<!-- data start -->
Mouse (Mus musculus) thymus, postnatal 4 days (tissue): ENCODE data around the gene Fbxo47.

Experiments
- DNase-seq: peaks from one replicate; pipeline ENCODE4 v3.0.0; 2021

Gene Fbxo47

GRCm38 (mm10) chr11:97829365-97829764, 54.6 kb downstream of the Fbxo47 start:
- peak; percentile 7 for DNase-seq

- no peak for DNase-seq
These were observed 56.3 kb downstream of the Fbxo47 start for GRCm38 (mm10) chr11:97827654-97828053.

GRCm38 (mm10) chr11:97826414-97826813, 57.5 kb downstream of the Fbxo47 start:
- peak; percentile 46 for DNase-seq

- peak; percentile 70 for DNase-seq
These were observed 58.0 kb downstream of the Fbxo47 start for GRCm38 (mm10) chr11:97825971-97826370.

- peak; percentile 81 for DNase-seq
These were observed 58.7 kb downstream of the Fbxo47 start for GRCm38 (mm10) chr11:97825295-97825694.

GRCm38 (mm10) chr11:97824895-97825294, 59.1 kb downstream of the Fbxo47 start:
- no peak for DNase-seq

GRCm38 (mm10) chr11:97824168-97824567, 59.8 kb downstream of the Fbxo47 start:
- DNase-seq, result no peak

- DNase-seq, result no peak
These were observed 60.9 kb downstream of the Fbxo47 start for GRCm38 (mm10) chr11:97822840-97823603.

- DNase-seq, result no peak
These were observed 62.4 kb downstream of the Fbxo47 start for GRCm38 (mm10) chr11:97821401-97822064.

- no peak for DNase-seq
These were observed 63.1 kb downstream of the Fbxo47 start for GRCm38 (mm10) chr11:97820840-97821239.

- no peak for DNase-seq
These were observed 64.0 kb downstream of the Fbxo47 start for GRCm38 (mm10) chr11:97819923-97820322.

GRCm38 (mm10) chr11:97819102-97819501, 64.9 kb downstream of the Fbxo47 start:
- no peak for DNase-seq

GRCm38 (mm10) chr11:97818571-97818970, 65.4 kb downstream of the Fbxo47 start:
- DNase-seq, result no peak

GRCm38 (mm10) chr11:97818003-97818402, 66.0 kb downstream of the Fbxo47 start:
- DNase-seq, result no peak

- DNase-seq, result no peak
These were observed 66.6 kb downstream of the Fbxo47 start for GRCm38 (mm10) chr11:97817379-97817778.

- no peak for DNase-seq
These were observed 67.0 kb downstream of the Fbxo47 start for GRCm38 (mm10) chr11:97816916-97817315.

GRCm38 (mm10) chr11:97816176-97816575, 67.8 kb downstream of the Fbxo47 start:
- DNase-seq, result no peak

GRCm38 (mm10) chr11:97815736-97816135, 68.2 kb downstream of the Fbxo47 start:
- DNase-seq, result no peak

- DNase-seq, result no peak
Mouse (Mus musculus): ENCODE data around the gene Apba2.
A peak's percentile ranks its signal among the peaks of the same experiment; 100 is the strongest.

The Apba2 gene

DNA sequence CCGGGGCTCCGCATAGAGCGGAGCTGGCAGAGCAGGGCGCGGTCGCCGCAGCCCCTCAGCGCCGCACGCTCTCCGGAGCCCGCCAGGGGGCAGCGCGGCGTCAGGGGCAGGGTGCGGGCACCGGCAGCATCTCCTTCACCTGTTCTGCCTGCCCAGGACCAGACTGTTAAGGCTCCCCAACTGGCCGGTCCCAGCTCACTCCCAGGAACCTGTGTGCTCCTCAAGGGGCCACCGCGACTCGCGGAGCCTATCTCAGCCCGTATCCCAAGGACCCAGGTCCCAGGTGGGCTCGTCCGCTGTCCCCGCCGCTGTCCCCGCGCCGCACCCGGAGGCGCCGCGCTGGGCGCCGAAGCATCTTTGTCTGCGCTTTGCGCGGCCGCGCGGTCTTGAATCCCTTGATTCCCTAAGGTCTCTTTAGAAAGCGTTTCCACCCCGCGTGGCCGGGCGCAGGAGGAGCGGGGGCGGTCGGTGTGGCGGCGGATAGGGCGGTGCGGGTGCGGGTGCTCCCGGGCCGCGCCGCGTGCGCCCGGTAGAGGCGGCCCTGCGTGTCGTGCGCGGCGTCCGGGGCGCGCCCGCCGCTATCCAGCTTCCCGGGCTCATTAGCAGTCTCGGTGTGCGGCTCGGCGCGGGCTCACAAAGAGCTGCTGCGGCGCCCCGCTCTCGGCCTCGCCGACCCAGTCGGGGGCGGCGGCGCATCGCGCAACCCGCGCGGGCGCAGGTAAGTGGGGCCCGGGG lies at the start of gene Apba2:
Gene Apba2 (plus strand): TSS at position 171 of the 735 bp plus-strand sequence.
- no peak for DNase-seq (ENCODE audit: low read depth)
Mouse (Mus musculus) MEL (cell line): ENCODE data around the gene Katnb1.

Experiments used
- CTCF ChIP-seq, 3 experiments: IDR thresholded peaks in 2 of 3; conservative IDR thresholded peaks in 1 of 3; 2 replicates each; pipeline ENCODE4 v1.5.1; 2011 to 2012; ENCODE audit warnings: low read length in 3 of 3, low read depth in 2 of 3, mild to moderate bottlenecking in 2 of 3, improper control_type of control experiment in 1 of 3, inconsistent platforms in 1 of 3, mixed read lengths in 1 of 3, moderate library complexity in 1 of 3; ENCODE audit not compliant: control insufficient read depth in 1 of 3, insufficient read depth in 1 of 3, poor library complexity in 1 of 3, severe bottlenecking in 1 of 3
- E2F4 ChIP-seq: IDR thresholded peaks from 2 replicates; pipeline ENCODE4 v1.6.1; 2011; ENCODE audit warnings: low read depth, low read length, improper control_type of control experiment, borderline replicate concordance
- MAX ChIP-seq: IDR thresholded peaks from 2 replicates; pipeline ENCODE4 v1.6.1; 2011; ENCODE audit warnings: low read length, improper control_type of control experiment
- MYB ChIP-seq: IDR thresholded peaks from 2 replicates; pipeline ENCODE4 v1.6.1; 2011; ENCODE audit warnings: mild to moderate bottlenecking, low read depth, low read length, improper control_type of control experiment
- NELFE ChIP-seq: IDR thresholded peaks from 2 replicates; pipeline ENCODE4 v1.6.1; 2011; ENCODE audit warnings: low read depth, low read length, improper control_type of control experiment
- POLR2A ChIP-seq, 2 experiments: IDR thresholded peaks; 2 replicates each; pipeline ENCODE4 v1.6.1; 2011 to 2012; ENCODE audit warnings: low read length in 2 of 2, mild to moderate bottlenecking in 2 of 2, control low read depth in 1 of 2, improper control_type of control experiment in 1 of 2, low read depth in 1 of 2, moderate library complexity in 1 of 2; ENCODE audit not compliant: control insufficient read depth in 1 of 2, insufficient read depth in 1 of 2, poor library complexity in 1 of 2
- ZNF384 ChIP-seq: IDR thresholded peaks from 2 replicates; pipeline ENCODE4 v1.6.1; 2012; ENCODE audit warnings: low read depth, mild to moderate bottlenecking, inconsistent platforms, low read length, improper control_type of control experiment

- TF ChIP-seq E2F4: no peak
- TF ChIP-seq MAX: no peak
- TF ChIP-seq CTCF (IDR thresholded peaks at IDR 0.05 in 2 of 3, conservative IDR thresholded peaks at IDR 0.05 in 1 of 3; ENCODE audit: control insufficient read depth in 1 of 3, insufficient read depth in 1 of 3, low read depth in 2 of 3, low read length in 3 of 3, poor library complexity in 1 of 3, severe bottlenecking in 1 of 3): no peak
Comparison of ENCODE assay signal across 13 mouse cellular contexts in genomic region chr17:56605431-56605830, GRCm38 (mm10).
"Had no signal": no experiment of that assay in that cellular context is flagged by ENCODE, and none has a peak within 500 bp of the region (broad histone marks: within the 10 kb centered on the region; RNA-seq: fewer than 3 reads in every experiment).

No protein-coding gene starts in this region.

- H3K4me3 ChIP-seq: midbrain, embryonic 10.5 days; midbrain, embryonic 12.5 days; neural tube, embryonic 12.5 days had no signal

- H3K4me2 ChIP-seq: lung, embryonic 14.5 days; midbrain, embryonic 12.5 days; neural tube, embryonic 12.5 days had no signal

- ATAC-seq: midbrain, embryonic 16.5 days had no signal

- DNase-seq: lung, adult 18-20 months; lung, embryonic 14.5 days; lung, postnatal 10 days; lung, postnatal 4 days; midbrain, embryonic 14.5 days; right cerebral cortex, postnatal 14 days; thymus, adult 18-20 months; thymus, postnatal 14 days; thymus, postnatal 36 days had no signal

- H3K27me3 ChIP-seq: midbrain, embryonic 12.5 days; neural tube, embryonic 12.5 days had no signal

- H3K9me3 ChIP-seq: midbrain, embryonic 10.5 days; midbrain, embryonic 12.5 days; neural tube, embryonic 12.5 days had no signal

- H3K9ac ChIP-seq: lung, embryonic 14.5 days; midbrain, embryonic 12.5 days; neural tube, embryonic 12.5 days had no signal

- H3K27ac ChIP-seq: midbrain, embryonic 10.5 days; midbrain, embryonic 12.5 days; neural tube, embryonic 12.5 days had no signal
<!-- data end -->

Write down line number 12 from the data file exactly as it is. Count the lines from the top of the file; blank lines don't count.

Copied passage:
These were observed 58.0 kb downstream of the Fbxo47 start for GRCm38 (mm10) chr11:97825971-97826370.